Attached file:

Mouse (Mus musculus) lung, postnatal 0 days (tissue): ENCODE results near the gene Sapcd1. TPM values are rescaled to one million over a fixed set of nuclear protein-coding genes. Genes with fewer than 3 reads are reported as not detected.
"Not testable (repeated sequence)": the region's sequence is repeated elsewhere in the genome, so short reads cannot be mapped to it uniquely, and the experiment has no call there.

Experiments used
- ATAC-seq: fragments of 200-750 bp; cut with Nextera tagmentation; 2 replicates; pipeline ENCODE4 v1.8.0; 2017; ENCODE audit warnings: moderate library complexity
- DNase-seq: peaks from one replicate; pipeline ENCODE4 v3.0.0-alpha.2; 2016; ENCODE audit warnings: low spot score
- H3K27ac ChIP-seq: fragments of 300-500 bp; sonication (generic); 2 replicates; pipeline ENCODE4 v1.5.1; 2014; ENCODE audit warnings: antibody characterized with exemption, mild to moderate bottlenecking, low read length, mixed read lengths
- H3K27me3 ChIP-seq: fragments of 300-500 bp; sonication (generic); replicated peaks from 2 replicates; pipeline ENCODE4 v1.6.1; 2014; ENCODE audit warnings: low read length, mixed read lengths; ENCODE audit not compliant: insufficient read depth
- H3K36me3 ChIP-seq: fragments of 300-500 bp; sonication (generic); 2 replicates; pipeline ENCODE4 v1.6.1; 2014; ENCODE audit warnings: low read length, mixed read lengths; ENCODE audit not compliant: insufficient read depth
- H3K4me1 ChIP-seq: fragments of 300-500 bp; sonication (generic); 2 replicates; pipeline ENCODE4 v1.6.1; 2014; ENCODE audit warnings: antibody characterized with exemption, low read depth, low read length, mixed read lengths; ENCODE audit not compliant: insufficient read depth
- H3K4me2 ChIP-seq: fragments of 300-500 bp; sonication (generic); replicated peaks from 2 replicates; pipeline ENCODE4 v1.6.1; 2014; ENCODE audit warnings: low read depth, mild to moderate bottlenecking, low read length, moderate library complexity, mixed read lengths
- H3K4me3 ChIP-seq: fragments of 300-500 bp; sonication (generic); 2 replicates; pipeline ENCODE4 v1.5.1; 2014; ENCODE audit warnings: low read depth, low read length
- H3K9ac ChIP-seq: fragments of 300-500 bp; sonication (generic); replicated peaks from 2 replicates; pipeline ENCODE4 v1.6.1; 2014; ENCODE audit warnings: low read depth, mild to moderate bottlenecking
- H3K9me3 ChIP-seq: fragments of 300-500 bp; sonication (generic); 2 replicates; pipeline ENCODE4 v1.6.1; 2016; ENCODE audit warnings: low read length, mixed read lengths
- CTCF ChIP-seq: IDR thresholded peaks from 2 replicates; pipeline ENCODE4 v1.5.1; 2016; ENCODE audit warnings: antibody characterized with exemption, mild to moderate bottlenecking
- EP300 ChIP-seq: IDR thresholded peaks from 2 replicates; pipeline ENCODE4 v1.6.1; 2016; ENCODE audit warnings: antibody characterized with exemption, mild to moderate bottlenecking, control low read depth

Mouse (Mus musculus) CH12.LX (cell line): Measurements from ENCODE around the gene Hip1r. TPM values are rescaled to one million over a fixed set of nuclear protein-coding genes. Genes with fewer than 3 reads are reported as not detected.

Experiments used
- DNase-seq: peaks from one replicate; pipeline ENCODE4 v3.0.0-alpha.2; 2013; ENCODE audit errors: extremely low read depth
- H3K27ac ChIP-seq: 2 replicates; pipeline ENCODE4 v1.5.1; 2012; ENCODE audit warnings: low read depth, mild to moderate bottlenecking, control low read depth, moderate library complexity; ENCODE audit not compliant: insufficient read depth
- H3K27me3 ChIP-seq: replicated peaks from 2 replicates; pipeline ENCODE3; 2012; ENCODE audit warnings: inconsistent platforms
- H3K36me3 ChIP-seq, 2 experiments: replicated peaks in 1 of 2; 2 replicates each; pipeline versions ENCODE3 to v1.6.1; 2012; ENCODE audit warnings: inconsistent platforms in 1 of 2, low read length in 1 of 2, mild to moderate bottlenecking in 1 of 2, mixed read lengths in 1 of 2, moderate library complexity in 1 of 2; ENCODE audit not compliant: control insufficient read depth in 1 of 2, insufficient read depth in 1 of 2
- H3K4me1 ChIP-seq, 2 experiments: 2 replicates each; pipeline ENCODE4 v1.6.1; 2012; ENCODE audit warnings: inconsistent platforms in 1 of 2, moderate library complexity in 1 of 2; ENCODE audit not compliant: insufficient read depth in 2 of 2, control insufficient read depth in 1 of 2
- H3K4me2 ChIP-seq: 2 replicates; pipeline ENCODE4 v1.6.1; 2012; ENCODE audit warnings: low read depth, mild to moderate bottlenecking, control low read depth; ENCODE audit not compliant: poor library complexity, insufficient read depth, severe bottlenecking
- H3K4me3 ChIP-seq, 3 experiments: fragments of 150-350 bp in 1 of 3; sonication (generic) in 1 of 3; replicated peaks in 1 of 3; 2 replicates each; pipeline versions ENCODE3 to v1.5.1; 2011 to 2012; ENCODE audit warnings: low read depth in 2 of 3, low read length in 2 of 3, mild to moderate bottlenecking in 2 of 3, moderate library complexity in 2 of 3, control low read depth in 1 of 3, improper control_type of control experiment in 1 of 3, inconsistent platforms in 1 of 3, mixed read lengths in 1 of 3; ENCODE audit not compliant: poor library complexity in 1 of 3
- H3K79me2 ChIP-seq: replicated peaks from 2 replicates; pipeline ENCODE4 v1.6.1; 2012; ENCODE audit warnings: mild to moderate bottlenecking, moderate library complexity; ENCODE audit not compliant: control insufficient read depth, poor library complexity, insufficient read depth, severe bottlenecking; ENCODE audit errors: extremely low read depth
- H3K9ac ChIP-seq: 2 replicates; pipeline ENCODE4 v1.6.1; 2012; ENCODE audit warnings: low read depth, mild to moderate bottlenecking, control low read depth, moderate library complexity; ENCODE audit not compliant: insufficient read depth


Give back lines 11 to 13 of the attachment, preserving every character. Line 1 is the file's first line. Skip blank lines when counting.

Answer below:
- H3K4me3 ChIP-seq: fragments of 300-500 bp; sonication (generic); 2 replicates; pipeline ENCODE4 v1.5.1; 2014; ENCODE audit warnings: low read depth, low read length
- H3K9ac ChIP-seq: fragments of 300-500 bp; sonication (generic); replicated peaks from 2 replicates; pipeline ENCODE4 v1.6.1; 2014; ENCODE audit warnings: low read depth, mild to moderate bottlenecking
- H3K9me3 ChIP-seq: fragments of 300-500 bp; sonication (generic); 2 replicates; pipeline ENCODE4 v1.6.1; 2016; ENCODE audit warnings: low read length, mixed read lengths